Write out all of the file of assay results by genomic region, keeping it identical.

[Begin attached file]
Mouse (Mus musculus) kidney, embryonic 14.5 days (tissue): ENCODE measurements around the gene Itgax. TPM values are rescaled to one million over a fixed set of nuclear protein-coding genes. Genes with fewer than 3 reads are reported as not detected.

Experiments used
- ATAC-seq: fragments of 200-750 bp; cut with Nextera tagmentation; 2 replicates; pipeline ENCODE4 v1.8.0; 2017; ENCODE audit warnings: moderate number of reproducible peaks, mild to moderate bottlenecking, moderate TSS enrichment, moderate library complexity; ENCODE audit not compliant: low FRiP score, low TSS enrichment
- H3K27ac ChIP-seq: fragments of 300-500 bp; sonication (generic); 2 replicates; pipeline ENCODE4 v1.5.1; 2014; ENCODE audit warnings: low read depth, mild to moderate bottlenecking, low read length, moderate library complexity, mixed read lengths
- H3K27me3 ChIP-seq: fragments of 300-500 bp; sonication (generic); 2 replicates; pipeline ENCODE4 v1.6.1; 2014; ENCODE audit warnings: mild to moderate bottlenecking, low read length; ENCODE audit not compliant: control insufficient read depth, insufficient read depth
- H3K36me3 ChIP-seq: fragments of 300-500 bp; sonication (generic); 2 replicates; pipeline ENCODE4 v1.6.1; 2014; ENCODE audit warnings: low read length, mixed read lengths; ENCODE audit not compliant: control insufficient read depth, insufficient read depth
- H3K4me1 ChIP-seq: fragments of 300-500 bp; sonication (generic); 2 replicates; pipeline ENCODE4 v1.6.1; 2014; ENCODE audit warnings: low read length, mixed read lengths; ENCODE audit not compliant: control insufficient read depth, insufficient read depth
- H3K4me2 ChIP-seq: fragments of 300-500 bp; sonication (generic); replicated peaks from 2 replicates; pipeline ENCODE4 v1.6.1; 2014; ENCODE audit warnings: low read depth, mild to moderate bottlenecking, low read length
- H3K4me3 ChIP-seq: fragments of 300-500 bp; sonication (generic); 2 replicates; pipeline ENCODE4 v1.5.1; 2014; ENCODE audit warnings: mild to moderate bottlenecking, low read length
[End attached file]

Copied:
Mouse (Mus musculus) kidney, embryonic 14.5 days (tissue): ENCODE measurements around the gene Itgax. TPM values are rescaled to one million over a fixed set of nuclear protein-coding genes. Genes with fewer than 3 reads are reported as not detected.

Experiments used
- ATAC-seq: fragments of 200-750 bp; cut with Nextera tagmentation; 2 replicates; pipeline ENCODE4 v1.8.0; 2017; ENCODE audit warnings: moderate number of reproducible peaks, mild to moderate bottlenecking, moderate TSS enrichment, moderate library complexity; ENCODE audit not compliant: low FRiP score, low TSS enrichment
- H3K27ac ChIP-seq: fragments of 300-500 bp; sonication (generic); 2 replicates; pipeline ENCODE4 v1.5.1; 2014; ENCODE audit warnings: low read depth, mild to moderate bottlenecking, low read length, moderate library complexity, mixed read lengths
- H3K27me3 ChIP-seq: fragments of 300-500 bp; sonication (generic); 2 replicates; pipeline ENCODE4 v1.6.1; 2014; ENCODE audit warnings: mild to moderate bottlenecking, low read length; ENCODE audit not compliant: control insufficient read depth, insufficient read depth
- H3K36me3 ChIP-seq: fragments of 300-500 bp; sonication (generic); 2 replicates; pipeline ENCODE4 v1.6.1; 2014; ENCODE audit warnings: low read length, mixed read lengths; ENCODE audit not compliant: control insufficient read depth, insufficient read depth
- H3K4me1 ChIP-seq: fragments of 300-500 bp; sonication (generic); 2 replicates; pipeline ENCODE4 v1.6.1; 2014; ENCODE audit warnings: low read length, mixed read lengths; ENCODE audit not compliant: control insufficient read depth, insufficient read depth
- H3K4me2 ChIP-seq: fragments of 300-500 bp; sonication (generic); replicated peaks from 2 replicates; pipeline ENCODE4 v1.6.1; 2014; ENCODE audit warnings: low read depth, mild to moderate bottlenecking, low read length
- H3K4me3 ChIP-seq: fragments of 300-500 bp; sonication (generic); 2 replicates; pipeline ENCODE4 v1.5.1; 2014; ENCODE audit warnings: mild to moderate bottlenecking, low read length